Of Ages, Dinosaur Robots, Big Minutes.
Time: it’s two weeks now since the diagnosis
Of non-Hodgkins lymphoma—a rare “oma”
Lodged in the lymph system and seemingly
Dead-set on killing him. (By definition,
Of course, what kills you is a rarity:
That one one-in-a-million exit door
That’s got your name on it.) Soon, in the blink
Of an eye—Thirty years? Fifty?—they’ll find
A cure for this disease; yet he’ll be gone
Before that blink occurs. (Which means? His death’s
One more accident of timing …)
Yet it turns out to be more difficult
Than he would ever have supposed to square
His personal extinction with the heavens;
It has grown hard to gaze up at the stars.
They agitate him in a way he hasn’t
Felt since grade school, back in those blazing mornings
When love—the real McCoy, a hopeless passion
Larger by far than he was—swept him so
Feverishly, his body shook with it.
It seems (wouldn’t you know?) he’d fallen for
The class queen, Betsy Wren, and couldn’t bear
To look at her, almost, and couldn’t bear
To stop looking: bold glances that avowed,
Others are bigger, stronger, even funnier
And yet, belovèd, I’m your most devoted.
That’s just the way the stars now make him feel;
He throws them pleading and assertive glances.
(I am the most devoted.)
                                      The cold stars?
Their coldness, too, is but an accident
Of timing: yes, their hospitality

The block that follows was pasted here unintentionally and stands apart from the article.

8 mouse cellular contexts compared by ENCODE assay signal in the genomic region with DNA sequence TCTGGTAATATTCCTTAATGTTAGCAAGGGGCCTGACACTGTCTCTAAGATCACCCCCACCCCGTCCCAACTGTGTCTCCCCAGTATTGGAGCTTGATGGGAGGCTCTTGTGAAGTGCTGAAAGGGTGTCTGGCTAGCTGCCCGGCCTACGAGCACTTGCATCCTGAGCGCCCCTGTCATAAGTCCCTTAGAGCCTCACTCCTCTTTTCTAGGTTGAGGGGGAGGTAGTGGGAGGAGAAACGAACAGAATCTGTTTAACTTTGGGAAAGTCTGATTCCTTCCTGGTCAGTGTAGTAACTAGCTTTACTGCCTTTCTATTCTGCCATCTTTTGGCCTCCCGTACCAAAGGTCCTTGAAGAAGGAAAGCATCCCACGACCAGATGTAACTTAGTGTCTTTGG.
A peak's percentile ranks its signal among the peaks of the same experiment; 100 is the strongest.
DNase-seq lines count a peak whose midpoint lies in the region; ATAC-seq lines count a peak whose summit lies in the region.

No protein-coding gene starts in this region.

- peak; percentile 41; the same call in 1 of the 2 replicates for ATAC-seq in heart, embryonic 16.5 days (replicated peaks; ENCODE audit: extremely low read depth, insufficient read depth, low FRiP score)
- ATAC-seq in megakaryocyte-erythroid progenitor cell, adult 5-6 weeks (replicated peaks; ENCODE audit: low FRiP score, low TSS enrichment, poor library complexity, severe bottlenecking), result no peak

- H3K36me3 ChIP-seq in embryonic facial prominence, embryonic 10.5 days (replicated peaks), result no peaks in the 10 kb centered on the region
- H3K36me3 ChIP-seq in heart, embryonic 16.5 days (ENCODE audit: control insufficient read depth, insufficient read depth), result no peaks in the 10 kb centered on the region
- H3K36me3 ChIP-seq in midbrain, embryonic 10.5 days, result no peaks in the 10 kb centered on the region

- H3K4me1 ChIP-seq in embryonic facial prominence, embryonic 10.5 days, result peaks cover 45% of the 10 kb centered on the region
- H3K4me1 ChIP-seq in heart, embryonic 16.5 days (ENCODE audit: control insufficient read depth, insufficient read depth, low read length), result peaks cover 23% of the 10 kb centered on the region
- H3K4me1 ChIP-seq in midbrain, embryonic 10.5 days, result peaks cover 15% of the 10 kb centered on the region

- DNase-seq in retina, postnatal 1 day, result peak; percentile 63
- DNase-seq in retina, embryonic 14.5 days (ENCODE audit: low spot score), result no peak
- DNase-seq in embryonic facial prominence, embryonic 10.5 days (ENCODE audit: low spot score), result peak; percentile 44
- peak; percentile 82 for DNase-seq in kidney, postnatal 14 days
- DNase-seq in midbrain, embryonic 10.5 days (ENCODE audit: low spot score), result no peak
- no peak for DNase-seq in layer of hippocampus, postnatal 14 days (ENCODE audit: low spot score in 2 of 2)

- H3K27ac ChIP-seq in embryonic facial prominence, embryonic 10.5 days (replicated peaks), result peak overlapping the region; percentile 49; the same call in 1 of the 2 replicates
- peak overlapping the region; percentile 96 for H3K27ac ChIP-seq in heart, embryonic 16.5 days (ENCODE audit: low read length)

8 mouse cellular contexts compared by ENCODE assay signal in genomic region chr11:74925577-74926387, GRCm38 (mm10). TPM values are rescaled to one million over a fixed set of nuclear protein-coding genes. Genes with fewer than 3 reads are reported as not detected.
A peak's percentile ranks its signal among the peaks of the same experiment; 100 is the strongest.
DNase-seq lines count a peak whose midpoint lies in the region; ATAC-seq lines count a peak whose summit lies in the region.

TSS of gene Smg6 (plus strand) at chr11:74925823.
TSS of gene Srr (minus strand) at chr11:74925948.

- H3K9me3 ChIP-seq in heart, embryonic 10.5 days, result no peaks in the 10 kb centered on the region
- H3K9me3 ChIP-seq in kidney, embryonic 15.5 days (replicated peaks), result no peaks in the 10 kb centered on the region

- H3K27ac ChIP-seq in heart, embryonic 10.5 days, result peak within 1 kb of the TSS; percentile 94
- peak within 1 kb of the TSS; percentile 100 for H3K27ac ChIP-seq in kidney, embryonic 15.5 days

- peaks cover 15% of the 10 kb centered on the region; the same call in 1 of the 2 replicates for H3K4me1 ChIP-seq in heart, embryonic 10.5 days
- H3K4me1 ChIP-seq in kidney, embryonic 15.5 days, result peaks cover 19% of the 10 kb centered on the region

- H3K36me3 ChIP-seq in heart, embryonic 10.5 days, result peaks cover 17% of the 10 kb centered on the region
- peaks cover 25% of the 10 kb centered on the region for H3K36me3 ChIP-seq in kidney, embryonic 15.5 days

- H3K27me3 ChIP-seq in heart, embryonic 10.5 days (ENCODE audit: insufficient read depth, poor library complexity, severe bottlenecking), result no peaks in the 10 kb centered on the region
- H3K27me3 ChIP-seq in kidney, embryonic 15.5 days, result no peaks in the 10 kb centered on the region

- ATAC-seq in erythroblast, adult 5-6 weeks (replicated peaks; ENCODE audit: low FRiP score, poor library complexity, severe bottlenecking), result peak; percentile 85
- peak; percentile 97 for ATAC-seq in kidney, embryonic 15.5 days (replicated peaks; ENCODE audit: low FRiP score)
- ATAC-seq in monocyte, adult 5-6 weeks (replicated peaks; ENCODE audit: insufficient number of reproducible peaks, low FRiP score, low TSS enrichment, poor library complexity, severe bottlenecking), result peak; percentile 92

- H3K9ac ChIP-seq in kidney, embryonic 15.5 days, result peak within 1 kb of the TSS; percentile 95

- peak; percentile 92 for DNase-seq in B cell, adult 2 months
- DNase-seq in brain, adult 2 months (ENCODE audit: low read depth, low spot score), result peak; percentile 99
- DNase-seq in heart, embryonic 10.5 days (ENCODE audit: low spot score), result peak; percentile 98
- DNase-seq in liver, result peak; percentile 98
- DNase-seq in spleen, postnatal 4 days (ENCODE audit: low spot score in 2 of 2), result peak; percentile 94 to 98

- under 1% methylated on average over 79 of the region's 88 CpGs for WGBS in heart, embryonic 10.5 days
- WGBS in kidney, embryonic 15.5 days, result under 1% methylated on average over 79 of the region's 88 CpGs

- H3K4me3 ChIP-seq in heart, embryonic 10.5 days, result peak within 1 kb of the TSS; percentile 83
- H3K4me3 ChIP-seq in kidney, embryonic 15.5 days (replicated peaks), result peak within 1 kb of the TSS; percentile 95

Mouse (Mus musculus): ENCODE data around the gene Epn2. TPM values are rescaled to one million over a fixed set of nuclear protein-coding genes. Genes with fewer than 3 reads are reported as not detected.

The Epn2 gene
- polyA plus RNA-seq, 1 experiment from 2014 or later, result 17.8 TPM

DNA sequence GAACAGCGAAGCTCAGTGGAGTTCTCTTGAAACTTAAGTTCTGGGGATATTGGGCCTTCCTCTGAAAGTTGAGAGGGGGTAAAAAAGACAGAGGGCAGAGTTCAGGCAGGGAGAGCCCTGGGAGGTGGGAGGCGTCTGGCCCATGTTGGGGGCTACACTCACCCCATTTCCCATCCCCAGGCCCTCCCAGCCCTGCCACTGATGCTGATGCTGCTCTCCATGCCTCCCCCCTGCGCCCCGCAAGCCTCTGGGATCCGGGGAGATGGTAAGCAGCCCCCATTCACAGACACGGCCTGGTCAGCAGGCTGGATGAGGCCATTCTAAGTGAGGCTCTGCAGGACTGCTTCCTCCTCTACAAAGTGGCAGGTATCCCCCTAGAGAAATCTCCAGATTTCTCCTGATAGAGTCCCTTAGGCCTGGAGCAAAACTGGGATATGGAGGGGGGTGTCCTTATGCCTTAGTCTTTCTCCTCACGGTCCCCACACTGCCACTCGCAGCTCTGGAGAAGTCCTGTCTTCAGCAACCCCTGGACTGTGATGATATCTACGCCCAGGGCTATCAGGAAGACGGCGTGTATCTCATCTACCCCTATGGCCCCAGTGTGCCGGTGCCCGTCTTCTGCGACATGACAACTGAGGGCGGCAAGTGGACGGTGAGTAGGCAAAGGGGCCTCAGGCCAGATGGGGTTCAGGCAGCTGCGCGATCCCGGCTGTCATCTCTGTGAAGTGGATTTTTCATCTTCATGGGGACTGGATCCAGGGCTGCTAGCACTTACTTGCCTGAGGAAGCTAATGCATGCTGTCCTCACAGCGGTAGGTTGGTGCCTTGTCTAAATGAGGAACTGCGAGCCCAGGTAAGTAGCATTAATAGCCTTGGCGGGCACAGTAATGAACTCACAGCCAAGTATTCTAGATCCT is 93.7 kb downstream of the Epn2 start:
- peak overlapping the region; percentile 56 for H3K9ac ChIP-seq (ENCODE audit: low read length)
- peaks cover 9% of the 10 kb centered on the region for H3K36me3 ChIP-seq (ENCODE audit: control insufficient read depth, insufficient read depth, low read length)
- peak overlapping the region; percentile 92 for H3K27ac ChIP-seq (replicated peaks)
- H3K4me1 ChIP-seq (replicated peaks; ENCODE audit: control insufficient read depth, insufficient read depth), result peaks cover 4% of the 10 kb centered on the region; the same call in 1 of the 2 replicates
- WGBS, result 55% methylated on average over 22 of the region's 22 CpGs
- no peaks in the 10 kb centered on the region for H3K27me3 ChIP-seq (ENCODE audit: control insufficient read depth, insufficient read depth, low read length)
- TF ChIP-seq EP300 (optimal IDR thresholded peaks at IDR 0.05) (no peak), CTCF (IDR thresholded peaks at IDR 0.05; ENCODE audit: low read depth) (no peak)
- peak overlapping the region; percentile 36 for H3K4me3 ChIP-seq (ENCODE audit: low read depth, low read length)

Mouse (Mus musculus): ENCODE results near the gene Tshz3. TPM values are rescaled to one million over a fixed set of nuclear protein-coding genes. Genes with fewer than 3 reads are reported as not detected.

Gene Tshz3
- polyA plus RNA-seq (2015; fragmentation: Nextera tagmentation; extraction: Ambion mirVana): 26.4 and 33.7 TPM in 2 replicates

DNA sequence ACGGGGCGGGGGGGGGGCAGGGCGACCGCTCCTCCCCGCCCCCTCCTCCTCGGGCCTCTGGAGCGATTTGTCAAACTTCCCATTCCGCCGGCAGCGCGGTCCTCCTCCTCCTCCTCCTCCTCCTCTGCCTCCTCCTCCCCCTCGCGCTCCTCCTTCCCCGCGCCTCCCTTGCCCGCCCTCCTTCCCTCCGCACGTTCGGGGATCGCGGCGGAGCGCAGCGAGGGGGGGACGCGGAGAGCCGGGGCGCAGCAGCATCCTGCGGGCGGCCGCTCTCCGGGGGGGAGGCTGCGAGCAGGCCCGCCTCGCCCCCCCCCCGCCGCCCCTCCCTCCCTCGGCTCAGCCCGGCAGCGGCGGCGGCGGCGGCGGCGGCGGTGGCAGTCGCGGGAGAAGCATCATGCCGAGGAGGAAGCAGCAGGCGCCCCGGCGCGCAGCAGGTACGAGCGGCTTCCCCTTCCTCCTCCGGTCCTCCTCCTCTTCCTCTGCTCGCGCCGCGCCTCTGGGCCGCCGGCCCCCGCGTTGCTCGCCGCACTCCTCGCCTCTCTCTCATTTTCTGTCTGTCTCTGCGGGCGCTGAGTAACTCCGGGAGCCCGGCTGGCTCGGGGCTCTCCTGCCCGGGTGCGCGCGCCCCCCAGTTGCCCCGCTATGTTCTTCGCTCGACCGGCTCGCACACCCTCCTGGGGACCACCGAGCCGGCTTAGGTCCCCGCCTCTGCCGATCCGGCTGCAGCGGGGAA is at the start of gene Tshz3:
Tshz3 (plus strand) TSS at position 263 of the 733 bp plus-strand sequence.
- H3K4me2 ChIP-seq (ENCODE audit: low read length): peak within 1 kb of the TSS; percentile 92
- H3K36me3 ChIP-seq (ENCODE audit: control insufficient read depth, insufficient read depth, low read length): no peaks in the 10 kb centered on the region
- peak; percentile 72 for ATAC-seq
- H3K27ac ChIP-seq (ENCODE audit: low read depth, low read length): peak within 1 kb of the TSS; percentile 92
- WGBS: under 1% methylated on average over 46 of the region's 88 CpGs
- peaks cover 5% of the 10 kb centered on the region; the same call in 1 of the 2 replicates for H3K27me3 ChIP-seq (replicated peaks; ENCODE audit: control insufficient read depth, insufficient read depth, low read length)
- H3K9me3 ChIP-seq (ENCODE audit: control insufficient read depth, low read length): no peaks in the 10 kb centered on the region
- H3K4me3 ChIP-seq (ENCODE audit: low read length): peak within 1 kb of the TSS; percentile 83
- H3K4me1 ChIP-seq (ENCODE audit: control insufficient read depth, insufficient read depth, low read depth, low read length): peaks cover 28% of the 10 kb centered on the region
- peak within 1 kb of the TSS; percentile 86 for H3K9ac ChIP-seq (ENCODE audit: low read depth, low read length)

Will be revealed in Time, his element,
Which flows unseen across the glittering
Riverbed of the sky. It’s all the heaven
He’s ever asked of Heaven: to see the stars
For what they are: half-submerged stepping stones
To zones some unimaginable race
Will homestead when the sun’s a guttered candle.


II. When the Smoke Clears


The mind, that rambling bear, ransacks the sky
        In search of honey,
Fish, berries, carrion. It minds no laws …
As if the heavens were some canvas tent,
    It slashes through the firmament
To prise up the sealed stores with its big paws.


The mind, that sovereign camel, sees the sky
        For what it is:
Each star a grain of sand along the vast
Passage to that oasis where, below
    The pillared palms, the portico
Of fronds, the soul may drink its fill at last.


The mind, that gorgeous spider, webs the sky
        With lines so sheer
They all but vanish, and yet star to star
(Thread by considered thread) slowly entwines
    The universe in its designs—
Un-earthing patterns where no patterns are.


The mind, that termite, seems to shun the sky.
        It burrows down,
Tunneling in upon that moment when,
In Time—its element—will come a day
    The longest-shadowed tower sway,
Unbroken sunlight fall to earth again.


III. After All


Cheap stock, cheap artwork—everything just
So deliciously cheap! They pull on me still,
Those sci-fi novels of the fifties,
And when in some used bookstore
On a shelf where old futures gather dust
I happen on one I knew before,
Years back, I undergo a little thrill


Of dislocation.
                            They pulled, originally,
On my father, who housed them in the attic, where
Each startling cover was privately digested
By a boy too young to read: pirate spaceships, and square-
Headed robots with ray guns, and heaving-breasted
Girls lashed in the arms of antennaed aliens …